Lurking Behind the Curtains at the Talent Show

Self-care provides the tools to dig deeper into mental health and mental well-being.


Can the problems of the world be solved with self care? Right or wrong, I think they can. Not in the “let’s get a mani-pedi kind of way,” although that has good points, too. No, I’m talking the soul searching kind of self-love.

The tragedy in Florida last week highlights a couple of things for me. We ignore or misunderstand mental health issues, and we have a tendency to latch onto fear and hate when we’re lost and searching for ourselves. Had the young man experienced a world that was more filled with love rather than the hate groups he associated with or had he be given tools to deal with his thoughts — like meditation and journaling — would this tragedy have happened?

Perhaps, but then again, maybe not. We’ll never know the answer to that question. But we can create a world where this sort of event happens less often.

I’ve said many times on here that if we love ourselves then we’re more loving to those around us. It begins to permeate our environment, and it’s a good thing when it does. This entire blog talks about how self-care allows us to be more loving and understanding.

One thing we don’t talk much about in the self-care realm is mental health. Sure, we talk about mindfulness. Inner peace. Calmness. Those are all positive features of mindful self-care and mental well-being. As I’ve said a few times on here, though, sometimes to really have an impact, self-care needs to dig a little deeper. We need to get to know our shadow selves.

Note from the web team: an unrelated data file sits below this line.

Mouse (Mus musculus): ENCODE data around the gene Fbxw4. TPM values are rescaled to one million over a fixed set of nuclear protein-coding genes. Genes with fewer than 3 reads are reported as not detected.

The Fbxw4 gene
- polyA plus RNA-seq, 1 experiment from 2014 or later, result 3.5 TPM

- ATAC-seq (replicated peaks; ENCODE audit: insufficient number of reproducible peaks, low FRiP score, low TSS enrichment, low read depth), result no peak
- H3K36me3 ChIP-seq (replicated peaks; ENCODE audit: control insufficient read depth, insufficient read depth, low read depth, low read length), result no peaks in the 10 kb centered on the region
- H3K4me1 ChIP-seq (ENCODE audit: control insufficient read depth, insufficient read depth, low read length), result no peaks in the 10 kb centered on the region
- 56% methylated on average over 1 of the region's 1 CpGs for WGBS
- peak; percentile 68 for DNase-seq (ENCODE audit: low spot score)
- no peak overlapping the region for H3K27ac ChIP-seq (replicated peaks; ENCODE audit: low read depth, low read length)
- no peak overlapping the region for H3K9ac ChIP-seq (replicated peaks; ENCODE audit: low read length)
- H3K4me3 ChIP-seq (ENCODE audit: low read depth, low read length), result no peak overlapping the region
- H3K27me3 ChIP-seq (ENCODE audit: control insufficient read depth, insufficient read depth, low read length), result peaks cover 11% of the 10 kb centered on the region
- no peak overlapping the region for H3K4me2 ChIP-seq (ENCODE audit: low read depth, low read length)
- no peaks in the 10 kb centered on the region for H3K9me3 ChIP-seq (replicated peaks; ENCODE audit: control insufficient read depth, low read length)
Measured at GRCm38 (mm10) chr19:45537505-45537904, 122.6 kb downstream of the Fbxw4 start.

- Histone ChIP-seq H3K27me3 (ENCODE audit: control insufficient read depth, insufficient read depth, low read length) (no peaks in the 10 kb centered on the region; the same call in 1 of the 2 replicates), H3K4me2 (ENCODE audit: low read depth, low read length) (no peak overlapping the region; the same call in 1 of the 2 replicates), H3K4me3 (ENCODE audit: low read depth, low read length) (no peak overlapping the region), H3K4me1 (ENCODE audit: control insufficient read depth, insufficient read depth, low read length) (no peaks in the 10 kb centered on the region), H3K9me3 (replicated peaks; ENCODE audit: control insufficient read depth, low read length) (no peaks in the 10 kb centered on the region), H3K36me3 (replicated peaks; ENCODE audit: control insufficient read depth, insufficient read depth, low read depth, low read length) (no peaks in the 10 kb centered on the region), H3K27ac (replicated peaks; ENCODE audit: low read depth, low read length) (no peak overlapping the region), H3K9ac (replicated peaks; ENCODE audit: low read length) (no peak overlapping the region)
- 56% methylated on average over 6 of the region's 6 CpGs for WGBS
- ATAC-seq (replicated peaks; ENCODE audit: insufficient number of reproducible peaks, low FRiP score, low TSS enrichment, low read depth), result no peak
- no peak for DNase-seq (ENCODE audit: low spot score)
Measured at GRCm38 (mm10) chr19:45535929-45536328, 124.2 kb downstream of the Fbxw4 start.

I wrote previously that to truly love yourself and care for yourself, you have to accept your whole self — the good, the bad and the ugly. Self-care, when it’s done right, opens the door to let that happen. It gives you the tools to cope with things you don’t like — even if those things are within you. It allows you to look at them honestly without judging yourself. From there, you have the true ability to move forward, to grow or to heal — whatever it is you may need to become a healthier, stronger person.

Self-care has helped me in my own journey in understanding my shadow self. I’ll admit that it has taken some time, but I’m making progress. I fought it in the beginning. Things started coming to light that I didn’t believe or maybe I just didn’t want to believe.

At some point in the process, when I had gotten my body to the place it needed to be, my diet where it needed to be, I was able to open up and investigate the shadows. I began to talk to a counselor to deal with some of the emotional challenges I have had in the past.

I figure if I put that much work into improving the outside, then I need to put at least as much effort into improving the inside. Otherwise it’s just a good paint job on a jalopy.

Now from the beginning, my self-care has included mindfulness and trying to achieve inner peace. Now, it’s going deeper.

My journey has brought to light that I was traumatized in some way. I’ve also learned that I’m not alone. We all suffer some trauma. You simply cannot get through life without it. Human beings are flawed, they make decisions, and sometimes those decisions impact those around us — positively or negatively. The impact varies from person to person and so does the level of trauma, but we all experience it.